Saturday, March 19, 2011

Family


Here's something you don't see everyday.  Noman thanks God that he sees it annually when he visits Spain, or when he receives a family picture from his good friends Chema and Rosa.  A sight like this confirms that God hasn't given up on humanity's future.

Josemaria (Chema) Postigo of Segovia is one of twelve children.  Rosa Pich of Barcelona is one of sixteen.  They both grew up knowing the warmth of a big family and the security of knowing that they weren't alone in this big world.  As you can see, their marriage has been fruitful.


Nofamily has enjoyed the Postigo-Pich's friendship for decades--something else Noman thanks God for--and has a number of Nochildren the same age as theirs.  They befriended Nofamily when it lived in Barcelona between 1992 and 2002.  Noman knows of no people more generous, self-giving, friendly, open and fun-loving than the Postigo-Pichs, which perhaps you can make out on the children's faces.  Rosa is indefatigable, indomitable and fearless.  Chema is the kind of guy who will offer you an arm or a leg and mean it.  He is happy and big-hearted--even in the face of health problems and more than his fair share of troubles--the way that Noman thought all Spaniards were, before discovering that Spaniards, like Americans, came in all varieties.


Rosa's parents were treasures.  Noman was only in their family home a few times while both were alive, once on vacation in the Pyrenees.  Nevertheless, his overwhelming recollection of Carmina, Rosa's mother, was of a woman who always looked to serve others, to make them more comfortable, to see that they had what they needed.  She was kind and alert, a real dynamo.  Her husband said of her that "she was in every sense a unique woman, kind, happy, with an incredible and inexhaustible capacity to devote herself to everyone and everything." When people told her to slow down and relax, she replied that she would have plenty of time to rest in heaven.  Her heart gave out while she sewed school robes (batas) for a girl's club.  Noman visited her casket at the wake, intending to pray for her, and spontaneously began to pray to her for his Nofamily.  He has never been more certain of a person's sanctity.  


Rosa's father, Rafael, was a force of nature.  He was an extraordinary man: intelligent, curious, far-sighted yet detail-oriented, industrious, thoughtful, dedicated, hard-driving, humorous, gracious, and wildly generous.  He was not the type to sit around lamenting what wasn't; rather, he was a prime mover who made certain that what needed to be, became, and was.  During the decades that Noman knew him, he was intensely interested in, and dedicated to, children's formation: personal, intellectual, humanistic, cultural and spiritual.  Towards the end of his life, Rafael was very curious about home-schooling--a non-existent option in Spain.  Rafael was a people-person extraordinaire, and a great man.  Noman is blessed to have known him, thankful for the time they spent talking, and lucky to have learned from him.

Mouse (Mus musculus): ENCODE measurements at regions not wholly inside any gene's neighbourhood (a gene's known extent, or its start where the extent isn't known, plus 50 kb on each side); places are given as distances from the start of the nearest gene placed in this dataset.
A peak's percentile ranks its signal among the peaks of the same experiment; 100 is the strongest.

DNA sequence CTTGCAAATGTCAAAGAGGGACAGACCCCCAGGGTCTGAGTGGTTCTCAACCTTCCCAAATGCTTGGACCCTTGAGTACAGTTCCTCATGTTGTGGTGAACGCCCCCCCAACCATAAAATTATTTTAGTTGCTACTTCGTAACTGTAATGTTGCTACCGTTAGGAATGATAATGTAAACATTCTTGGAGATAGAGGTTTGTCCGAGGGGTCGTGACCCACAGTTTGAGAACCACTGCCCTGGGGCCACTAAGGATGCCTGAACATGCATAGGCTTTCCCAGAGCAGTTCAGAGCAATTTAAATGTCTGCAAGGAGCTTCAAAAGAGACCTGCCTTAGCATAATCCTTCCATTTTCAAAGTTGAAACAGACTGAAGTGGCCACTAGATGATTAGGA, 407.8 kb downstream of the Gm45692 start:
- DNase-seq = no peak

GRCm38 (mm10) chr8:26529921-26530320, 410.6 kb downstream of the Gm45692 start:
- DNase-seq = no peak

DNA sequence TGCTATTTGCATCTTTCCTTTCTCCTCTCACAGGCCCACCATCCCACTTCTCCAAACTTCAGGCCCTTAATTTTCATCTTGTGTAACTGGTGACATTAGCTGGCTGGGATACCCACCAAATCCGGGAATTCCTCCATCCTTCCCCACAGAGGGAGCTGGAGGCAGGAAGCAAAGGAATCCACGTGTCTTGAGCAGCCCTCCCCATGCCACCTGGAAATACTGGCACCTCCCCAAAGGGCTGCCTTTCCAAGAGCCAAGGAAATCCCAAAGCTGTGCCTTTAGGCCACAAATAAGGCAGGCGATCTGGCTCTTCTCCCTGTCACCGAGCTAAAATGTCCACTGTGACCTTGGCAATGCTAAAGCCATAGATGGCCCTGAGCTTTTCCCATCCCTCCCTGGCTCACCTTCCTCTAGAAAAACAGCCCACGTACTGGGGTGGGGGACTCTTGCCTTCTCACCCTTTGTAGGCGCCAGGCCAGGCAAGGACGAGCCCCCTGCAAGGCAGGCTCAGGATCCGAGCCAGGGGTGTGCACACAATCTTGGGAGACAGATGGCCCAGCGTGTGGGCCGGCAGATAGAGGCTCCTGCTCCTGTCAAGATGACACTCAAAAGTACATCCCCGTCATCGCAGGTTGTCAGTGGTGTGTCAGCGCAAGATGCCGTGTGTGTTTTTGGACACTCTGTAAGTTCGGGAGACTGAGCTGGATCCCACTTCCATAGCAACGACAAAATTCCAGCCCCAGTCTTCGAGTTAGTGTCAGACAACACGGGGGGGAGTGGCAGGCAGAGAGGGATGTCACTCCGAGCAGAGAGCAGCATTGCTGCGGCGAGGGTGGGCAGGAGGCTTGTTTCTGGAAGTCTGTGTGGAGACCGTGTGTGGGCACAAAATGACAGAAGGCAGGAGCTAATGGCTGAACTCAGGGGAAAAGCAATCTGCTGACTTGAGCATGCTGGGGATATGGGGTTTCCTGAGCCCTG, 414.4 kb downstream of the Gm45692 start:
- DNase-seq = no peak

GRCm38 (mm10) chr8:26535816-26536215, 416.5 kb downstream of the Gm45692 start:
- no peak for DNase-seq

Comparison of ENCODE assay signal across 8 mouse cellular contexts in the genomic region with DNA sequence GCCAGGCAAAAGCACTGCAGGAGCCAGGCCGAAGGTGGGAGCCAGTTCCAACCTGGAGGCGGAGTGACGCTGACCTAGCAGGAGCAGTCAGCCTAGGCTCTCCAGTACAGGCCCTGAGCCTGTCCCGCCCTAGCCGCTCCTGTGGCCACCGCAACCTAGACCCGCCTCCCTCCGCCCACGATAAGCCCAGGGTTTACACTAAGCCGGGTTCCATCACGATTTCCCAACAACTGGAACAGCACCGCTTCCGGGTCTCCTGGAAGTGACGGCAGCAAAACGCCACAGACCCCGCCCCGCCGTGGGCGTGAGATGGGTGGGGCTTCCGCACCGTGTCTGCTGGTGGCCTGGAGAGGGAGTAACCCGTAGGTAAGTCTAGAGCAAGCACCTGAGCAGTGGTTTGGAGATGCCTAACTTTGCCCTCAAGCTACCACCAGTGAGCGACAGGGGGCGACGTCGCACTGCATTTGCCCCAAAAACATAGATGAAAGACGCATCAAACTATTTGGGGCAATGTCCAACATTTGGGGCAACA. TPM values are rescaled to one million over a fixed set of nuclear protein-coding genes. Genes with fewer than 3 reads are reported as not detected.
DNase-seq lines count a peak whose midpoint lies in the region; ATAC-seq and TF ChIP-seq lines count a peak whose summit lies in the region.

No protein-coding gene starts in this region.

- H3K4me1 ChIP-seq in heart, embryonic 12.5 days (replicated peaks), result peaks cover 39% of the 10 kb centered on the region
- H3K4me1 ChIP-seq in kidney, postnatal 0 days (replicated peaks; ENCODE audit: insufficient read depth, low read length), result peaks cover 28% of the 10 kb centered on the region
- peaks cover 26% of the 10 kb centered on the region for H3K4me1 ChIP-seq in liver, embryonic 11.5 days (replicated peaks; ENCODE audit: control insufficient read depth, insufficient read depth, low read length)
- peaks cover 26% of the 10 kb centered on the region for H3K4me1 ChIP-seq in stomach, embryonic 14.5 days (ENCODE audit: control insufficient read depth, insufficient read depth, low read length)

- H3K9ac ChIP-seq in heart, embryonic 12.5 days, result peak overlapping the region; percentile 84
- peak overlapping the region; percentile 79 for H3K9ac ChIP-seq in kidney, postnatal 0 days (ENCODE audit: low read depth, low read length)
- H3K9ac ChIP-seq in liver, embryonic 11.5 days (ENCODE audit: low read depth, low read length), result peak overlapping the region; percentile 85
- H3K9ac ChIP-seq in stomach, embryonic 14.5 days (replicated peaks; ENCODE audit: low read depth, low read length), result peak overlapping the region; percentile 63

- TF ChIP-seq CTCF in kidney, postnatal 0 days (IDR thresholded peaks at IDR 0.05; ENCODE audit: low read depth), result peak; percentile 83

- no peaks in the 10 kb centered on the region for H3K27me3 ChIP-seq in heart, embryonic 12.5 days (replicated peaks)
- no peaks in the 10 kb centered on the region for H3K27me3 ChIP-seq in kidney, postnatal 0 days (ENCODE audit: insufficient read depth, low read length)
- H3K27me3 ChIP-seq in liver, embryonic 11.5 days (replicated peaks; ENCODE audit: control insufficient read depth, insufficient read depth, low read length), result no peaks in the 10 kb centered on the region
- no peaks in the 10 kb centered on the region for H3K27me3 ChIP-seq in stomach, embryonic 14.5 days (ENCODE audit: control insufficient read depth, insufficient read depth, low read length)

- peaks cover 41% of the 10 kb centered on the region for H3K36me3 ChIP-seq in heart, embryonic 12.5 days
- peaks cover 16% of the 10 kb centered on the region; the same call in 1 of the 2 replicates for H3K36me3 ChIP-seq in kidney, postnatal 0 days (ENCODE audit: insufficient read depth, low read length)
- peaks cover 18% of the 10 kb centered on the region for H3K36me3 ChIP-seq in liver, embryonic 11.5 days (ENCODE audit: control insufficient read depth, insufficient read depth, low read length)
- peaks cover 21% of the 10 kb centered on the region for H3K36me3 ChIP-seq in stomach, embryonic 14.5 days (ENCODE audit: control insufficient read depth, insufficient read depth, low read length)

The picture at top is testimony to Rafael and Carmina's love and dedication, and of Chema's parents, especially his mother's.  And, each of those children has the same generosity beating in his or her heart.  Under the tutelage of population controllers and eugenicists, people have come to think of families this size as weird, even unhealthy.  They have been instructed to want only one or two children, if any; they have been told that children are a one-way ticket to poverty.  Social-psychology has been marshaled to disparage openness to procreation as irresponsible, selfish and even threatening to the planet.  Pity, and hogwash. Each of those children is going to fill the world with love, happiness and consideration for others, which they have learned from growing up with many sibling and generous parents.  Incidentally, they are also going to buy houses, clothing, food, education and all sorts of goods and services that will provide jobs and income for providers, and make the economy hum with prosperity.  People are the source of wealth, not poverty.  Compare those benefits to alarums about carbon footprints.


Noman thinks the choice is clear, and encourages everyone to procreate early and often.


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